Where The National Anthem Fits Into Military’s Paid Displays With NFL

United States flag is held by military personnel before the 2016 NFL week 11 regular season game between the Dallas Cowboys against the Baltimore Ravens, Sunday, Nov. 20, 2016, in Arlington, Texas. The Cowboys defe... United States flag is held by military personnel before the 2016 NFL week 11 regular season game between the Dallas Cowboys against the Baltimore Ravens, Sunday, Nov. 20, 2016, in Arlington, Texas. The Cowboys defeated the Ravens, 27-17. (James D. Smith via AP) MORE LESS
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Color guard displays, enlistment ceremonies, military appreciation nights: These were among the many displays of “paid patriotism” that NFL teams once regularly carried out as part of lucrative contracts with the U.S. Defense Department. But what about standing during the national anthem?

Questions swirled about whether those contracts had anything to say about requiring players to stand during the pre-game ceremonies after President Donald Trump forcibly inserted himself into an ongoing debate about players protesting racial inequality and police brutality by kneeling during the “Star-Spangled Banner.” Given what’s known about the DOD and the NFL’s once-cozy patronage relationship, the widespread social media speculation is understandable; both entities say standing during the anthem is voluntary, however, and there’s no evidence of any contract requiring players to do so.

The controversy dates back to early 2015, when Sen. Jeff Flake (R-AZ) drew attention to the tens of thousands of dollars that the New Jersey Army National Guard paid the New York Jets for military-related “advertising and promotion,” calling it an “egregious and unnecessary waste of taxpayer dollars.” Flake followed up with a report co-authored with Sen. John McCain (R-AZ) that excoriated both the NFL and the military for allowing members of the armed services to be used as a “marketing ploy.” It ran through specific team’s contracts in detail, finding 14 teams received $5.4 million in taxpayer money from 2011-2014 for the so-called “patriotic displays.”

The report ricocheted through the media, and fans questioned what exact role the national anthem played in these lucrative deals after then-San Francisco 49ers quarterback Colin Kaepernick started kneeling during the anthem in the summer of 2016 to protest police brutality.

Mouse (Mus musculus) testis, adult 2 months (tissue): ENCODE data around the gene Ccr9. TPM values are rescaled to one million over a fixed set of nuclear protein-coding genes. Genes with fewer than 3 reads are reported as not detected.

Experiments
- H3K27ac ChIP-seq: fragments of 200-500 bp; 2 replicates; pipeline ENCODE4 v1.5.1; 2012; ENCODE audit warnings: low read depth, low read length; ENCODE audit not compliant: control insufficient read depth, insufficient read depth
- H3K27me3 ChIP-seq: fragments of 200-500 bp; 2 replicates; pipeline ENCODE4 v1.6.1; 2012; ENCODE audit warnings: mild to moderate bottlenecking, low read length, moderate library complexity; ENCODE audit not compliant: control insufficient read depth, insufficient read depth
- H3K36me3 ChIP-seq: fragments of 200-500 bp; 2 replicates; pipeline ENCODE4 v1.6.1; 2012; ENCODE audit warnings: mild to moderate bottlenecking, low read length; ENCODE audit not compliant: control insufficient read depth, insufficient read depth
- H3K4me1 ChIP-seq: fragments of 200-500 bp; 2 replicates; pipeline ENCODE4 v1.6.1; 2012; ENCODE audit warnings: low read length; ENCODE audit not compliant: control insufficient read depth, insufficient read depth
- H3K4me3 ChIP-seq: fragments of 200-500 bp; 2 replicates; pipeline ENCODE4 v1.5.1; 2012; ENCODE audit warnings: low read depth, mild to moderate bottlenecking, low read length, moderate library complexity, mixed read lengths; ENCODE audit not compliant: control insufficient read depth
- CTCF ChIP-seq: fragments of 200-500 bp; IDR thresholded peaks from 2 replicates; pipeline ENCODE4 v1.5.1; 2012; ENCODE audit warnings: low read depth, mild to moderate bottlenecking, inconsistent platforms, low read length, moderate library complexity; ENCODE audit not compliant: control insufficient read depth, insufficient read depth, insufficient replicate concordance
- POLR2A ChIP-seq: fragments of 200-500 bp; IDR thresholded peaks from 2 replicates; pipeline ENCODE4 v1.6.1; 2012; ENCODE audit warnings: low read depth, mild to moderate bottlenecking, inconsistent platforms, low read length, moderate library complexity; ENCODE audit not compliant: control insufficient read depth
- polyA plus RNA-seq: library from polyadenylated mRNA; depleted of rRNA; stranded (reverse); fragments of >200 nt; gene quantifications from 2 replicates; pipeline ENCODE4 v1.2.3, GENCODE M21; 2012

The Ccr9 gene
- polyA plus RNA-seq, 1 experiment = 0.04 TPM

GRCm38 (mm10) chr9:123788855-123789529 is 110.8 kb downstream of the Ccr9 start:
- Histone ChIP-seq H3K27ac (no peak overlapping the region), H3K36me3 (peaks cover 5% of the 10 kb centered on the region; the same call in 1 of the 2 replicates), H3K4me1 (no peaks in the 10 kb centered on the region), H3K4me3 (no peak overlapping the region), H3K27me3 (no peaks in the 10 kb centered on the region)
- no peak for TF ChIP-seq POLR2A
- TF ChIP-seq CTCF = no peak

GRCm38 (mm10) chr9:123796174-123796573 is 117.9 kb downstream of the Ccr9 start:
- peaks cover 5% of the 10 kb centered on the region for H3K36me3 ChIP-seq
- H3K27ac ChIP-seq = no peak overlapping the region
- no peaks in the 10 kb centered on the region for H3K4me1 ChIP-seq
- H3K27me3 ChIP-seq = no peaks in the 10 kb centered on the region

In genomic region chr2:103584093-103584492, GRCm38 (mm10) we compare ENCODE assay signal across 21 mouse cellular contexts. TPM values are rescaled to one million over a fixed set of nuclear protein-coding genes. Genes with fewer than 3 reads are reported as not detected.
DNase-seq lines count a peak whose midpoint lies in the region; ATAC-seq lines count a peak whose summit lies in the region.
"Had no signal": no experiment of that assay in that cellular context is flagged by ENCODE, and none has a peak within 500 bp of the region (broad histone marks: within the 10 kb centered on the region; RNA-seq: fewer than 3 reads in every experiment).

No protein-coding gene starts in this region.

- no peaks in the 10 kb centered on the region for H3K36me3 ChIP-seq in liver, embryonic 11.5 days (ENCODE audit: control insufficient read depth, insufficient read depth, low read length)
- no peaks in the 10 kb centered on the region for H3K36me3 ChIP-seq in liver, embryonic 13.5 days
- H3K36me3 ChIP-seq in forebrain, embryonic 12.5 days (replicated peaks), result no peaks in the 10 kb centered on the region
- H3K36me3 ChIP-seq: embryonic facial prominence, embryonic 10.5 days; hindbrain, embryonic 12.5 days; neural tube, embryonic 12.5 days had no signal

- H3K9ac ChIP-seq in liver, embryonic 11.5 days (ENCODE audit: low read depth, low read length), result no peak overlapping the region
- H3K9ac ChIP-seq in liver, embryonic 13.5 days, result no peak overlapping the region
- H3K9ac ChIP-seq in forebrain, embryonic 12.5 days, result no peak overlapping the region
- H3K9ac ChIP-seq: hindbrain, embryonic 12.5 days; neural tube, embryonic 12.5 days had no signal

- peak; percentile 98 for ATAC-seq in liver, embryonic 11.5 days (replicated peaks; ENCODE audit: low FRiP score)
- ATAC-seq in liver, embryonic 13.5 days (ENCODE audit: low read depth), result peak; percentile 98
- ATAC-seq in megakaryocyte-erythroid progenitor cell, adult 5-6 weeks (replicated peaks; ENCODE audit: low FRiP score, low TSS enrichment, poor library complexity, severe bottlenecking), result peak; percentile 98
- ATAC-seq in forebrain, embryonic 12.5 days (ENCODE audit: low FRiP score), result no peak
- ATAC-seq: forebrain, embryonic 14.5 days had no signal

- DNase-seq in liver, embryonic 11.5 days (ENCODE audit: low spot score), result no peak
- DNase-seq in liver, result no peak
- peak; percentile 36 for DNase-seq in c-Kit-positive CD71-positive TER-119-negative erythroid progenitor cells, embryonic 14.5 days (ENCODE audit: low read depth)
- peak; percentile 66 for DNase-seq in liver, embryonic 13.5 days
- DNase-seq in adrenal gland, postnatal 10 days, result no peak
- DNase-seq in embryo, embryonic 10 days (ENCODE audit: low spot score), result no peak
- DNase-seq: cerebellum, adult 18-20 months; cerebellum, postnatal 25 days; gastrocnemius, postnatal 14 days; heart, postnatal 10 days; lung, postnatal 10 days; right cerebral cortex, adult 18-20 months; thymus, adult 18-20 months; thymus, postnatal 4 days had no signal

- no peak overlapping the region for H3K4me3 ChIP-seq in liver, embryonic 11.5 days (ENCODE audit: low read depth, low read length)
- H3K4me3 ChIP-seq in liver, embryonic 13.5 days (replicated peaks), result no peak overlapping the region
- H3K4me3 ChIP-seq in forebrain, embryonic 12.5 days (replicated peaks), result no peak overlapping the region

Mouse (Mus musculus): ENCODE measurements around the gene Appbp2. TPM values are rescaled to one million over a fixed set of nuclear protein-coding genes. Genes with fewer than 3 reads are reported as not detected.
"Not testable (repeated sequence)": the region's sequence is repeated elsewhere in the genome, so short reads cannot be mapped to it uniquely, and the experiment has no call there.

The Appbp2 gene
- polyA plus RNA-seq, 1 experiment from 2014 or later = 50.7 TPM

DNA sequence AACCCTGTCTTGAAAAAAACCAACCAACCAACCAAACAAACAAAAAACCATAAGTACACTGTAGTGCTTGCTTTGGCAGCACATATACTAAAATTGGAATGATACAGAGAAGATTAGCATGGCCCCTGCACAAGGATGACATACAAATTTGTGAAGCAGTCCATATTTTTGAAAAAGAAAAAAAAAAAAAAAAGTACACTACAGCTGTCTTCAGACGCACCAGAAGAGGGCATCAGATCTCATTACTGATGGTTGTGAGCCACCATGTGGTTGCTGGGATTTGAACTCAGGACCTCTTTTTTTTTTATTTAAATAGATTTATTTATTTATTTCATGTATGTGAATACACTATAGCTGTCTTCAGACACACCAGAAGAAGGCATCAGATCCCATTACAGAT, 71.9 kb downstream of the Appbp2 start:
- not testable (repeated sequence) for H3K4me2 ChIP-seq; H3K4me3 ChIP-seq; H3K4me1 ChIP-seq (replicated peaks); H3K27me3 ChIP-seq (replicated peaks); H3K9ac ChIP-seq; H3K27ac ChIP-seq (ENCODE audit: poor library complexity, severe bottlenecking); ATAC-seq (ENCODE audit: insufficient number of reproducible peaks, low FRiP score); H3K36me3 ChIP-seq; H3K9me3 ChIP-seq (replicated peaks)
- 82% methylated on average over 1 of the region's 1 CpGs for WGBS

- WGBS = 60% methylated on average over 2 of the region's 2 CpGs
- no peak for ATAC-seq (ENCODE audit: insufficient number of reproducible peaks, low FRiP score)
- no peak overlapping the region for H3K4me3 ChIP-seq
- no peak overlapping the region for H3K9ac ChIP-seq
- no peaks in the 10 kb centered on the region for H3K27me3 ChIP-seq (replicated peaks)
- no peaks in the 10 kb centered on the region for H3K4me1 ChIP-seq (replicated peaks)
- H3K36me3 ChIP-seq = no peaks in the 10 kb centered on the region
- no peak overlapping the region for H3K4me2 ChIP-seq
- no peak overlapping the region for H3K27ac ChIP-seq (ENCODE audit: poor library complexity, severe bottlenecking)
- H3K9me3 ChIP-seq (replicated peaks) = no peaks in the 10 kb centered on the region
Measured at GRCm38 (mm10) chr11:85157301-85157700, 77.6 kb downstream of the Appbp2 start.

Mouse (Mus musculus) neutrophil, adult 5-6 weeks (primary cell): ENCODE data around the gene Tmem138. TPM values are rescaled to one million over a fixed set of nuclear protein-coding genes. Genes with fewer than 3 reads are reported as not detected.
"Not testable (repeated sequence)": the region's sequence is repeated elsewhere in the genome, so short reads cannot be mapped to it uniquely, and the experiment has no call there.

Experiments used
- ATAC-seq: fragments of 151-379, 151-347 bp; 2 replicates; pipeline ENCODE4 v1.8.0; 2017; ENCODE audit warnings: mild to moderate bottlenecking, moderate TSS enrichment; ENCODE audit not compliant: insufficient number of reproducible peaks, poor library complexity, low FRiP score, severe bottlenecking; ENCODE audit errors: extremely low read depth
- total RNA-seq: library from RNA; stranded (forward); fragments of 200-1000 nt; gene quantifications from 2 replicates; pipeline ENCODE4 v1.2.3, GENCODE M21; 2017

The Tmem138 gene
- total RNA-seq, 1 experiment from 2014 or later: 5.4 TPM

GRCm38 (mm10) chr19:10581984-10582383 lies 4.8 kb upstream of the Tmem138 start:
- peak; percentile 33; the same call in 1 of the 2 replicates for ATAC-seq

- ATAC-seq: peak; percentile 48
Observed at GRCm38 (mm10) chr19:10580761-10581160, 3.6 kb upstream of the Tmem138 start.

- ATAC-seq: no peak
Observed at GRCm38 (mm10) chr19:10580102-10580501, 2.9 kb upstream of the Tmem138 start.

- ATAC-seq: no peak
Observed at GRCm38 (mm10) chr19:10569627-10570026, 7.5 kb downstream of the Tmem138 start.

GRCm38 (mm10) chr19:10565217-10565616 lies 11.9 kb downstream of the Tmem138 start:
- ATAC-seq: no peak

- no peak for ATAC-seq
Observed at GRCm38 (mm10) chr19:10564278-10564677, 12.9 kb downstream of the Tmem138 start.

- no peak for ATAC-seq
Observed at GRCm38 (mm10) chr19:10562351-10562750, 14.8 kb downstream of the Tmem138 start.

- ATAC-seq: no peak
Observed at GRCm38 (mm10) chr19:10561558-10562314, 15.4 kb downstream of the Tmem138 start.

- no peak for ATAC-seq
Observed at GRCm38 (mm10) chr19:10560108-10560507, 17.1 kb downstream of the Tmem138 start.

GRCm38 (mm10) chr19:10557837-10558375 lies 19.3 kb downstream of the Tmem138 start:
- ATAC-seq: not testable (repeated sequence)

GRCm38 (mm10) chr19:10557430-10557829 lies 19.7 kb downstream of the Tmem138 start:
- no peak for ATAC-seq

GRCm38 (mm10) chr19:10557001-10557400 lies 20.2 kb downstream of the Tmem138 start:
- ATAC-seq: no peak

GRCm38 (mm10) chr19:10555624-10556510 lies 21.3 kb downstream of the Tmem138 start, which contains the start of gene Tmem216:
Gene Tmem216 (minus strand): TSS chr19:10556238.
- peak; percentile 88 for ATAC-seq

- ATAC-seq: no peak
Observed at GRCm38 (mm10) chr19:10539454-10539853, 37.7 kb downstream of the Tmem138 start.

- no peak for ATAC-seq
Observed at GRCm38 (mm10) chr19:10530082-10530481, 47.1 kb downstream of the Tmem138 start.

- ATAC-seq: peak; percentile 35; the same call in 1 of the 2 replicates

At the time, Comcast Sportsnet New England’s Tom E. Curran published a story that observed “prior to 2009, players being on the field for the national anthem wasn’t even standard practice.” NFL spokesman Brian McCarthy told Curran that though this practice did date back to 2009, players were never told how they had to position their bodies during the song.

“As you know, the NFL has a long tradition of patriotism,” McCarthy told him. “Players are encouraged but not required to stand for the anthem.”

McCarthy appeared to provide a bit more detail after Trump forced the issue back into the headlines at a September campaign rally, where he said that any “son of a bitch” who refuses to stand during the anthem should be fired. As Snopes reported, he explained that an adjustment in network timing issues allowed players to come out onto the sidelines for the anthem during primetime games, whereas they had previously waited in locker rooms. Being on the field for the anthem was already standard practice for daytime games, according to that report.

But despite internet rumors suggesting a connection, it seems unlikely the U.S. military had anything to do with these shifting practices. The McCain-Flake report looked at contracts dating back to 2011, not 2009, and made no specific reference to the military requesting that players stand during the anthem.

Anthem-related requests that pop up in the contracts typically involved having state national guard members perform it, or having soldiers come onto the field or participate in a color guard ceremony during the performance. None mention player behavior.

The DOD recently denied requesting that athletes from any professional sports league take part in the anthem.

“DoD does not require or request that athletes be on the field during the playing of the national anthem when military members are part of the patriotic opener,” Pentagon spokesman Army Major Dave Eastburn told CNN in a statement.

“Community relations participation, such as flyovers, color guards, and military band support, are unpaid activities,” Eastburn added. “DoD does not pay outside parties to host such community outreach activities.”

Some of the most egregious taxpayer funded displays of patriotism at NFL games have come to an end: The league returned over $700,000 of money paid to teams for military tributes last year, and Pentagon higher-ups have issued guidance banning sports marketing contracts for some of these “paid patriotism” activities, including national anthem performances.

Still, the financial ties between the two bodies run deep, with the league describing supporting the military as “part of the fabric of the NFL” in a description of its “Salute to Service” partnership, which funnels proceeds to non-profit partners like the Wounded Warrior Project. On the NFL’s online store, fans can purchase “Salute to Service” gear like a $99.99 camouflage-toned pullover, emblazoned with the logo of their favorite team.

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